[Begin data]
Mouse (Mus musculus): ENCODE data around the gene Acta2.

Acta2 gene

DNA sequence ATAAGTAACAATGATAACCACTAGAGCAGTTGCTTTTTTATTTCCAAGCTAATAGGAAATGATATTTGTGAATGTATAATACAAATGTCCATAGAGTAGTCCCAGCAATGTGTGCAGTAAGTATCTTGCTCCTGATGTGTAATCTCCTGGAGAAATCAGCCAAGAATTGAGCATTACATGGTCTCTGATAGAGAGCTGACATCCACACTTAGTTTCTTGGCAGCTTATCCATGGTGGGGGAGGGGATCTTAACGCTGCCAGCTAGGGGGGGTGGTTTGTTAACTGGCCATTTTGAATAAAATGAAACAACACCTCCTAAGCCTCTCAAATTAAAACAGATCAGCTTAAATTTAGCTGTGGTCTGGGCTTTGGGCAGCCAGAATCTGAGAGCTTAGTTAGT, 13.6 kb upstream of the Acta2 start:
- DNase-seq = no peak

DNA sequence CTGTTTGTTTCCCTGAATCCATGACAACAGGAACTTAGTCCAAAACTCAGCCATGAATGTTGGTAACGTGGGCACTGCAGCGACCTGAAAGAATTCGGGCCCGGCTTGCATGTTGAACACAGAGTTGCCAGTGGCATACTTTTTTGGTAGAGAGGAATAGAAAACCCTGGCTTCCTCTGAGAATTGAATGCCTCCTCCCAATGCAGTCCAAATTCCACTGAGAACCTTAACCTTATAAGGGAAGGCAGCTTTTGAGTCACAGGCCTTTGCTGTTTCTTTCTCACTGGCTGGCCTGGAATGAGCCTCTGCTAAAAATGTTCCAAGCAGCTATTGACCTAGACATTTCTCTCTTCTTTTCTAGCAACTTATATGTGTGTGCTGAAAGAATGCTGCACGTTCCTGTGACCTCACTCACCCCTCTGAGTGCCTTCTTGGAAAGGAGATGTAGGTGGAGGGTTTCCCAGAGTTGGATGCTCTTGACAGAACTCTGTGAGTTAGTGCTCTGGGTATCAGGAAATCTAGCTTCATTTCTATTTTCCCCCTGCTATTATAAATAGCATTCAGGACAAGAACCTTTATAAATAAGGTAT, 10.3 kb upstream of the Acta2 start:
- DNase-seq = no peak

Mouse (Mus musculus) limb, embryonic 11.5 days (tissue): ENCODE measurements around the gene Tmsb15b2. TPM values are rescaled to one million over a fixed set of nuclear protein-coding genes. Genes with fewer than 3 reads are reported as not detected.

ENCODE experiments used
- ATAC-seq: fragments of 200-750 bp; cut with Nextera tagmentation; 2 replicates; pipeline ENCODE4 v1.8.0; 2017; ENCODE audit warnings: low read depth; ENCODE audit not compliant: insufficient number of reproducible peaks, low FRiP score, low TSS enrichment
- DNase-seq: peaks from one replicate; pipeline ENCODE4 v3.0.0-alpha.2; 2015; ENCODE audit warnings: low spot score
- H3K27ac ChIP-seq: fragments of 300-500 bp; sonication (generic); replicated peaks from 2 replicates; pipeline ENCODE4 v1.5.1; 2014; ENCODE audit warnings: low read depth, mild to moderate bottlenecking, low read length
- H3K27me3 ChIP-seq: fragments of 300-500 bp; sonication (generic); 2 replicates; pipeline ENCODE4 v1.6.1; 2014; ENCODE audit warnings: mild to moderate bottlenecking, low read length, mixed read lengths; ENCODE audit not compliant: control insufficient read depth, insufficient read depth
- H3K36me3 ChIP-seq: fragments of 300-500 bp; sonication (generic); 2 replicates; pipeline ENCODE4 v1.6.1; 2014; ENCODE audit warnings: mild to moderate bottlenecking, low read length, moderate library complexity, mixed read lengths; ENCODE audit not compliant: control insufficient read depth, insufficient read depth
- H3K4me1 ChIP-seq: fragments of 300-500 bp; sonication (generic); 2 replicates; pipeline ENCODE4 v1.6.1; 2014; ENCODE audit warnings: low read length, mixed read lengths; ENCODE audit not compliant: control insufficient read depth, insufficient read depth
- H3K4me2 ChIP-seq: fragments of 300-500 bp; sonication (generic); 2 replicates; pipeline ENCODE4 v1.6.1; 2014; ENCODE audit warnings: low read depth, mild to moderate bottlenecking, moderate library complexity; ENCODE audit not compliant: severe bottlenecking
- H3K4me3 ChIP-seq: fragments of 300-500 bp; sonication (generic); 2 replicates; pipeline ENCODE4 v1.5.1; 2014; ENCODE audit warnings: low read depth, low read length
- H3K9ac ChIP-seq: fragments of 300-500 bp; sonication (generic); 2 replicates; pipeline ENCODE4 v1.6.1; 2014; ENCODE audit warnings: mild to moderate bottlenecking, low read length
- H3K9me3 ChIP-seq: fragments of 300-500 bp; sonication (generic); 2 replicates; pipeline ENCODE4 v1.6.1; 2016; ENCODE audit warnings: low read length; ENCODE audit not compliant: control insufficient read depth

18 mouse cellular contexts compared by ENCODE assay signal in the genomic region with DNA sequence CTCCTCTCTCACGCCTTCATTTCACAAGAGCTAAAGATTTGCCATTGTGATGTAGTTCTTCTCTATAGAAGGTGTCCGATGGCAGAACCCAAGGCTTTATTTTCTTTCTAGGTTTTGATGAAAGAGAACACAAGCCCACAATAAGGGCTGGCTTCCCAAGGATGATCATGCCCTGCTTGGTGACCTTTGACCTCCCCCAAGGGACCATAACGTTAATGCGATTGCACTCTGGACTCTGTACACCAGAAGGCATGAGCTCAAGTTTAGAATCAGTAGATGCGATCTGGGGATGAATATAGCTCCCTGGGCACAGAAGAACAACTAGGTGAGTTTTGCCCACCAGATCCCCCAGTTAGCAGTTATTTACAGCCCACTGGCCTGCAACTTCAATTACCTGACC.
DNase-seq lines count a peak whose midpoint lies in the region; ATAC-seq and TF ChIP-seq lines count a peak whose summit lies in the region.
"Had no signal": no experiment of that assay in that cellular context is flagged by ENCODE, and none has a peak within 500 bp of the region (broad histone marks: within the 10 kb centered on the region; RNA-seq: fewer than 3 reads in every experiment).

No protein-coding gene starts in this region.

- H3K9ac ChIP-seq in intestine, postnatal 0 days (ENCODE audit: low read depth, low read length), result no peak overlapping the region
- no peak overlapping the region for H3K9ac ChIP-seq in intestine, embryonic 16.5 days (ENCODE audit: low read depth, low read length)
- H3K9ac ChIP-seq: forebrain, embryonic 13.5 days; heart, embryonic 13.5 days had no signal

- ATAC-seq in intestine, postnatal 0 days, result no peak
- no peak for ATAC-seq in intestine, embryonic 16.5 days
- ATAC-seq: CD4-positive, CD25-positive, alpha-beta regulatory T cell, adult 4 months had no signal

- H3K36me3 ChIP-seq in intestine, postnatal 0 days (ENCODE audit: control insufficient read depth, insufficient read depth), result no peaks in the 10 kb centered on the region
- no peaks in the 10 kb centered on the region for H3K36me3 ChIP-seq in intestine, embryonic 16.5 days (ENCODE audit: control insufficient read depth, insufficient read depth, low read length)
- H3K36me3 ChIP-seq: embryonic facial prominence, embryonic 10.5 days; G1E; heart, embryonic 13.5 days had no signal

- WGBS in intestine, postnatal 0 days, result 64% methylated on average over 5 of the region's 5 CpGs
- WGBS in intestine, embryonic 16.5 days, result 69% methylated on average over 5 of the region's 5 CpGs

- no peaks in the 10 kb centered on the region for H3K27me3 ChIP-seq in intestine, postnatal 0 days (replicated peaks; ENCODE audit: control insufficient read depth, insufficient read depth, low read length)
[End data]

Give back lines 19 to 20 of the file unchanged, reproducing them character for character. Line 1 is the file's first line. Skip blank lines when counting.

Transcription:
18 mouse cellular contexts compared by ENCODE assay signal in the genomic region with DNA sequence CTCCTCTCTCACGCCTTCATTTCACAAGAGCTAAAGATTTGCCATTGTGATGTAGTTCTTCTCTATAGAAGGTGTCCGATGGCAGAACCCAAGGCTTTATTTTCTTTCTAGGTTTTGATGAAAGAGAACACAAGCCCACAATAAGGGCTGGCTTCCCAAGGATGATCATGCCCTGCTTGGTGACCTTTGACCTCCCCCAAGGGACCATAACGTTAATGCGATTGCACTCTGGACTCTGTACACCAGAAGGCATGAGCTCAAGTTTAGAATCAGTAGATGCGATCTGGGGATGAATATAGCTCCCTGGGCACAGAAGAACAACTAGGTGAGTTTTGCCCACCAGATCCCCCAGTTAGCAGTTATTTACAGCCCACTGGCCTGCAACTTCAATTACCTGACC.
DNase-seq lines count a peak whose midpoint lies in the region; ATAC-seq and TF ChIP-seq lines count a peak whose summit lies in the region.